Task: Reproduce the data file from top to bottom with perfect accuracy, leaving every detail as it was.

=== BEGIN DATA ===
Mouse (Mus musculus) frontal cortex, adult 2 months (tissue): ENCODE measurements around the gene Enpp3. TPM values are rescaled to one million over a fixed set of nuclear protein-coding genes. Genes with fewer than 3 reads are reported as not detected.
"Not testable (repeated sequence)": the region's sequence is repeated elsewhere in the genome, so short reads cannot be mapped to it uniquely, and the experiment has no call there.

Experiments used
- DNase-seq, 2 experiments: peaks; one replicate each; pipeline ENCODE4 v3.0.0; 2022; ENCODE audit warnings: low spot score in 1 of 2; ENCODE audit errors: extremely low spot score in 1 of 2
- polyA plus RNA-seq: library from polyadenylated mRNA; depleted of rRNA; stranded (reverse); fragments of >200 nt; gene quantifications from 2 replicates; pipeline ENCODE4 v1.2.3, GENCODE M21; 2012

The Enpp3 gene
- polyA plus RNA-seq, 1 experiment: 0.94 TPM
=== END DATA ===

Mouse (Mus musculus) frontal cortex, adult 2 months (tissue): ENCODE measurements around the gene Enpp3. TPM values are rescaled to one million over a fixed set of nuclear protein-coding genes. Genes with fewer than 3 reads are reported as not detected.
"Not testable (repeated sequence)": the region's sequence is repeated elsewhere in the genome, so short reads cannot be mapped to it uniquely, and the experiment has no call there.

Experiments used
- DNase-seq, 2 experiments: peaks; one replicate each; pipeline ENCODE4 v3.0.0; 2022; ENCODE audit warnings: low spot score in 1 of 2; ENCODE audit errors: extremely low spot score in 1 of 2
- polyA plus RNA-seq: library from polyadenylated mRNA; depleted of rRNA; stranded (reverse); fragments of >200 nt; gene quantifications from 2 replicates; pipeline ENCODE4 v1.2.3, GENCODE M21; 2012

The Enpp3 gene
- polyA plus RNA-seq, 1 experiment: 0.94 TPM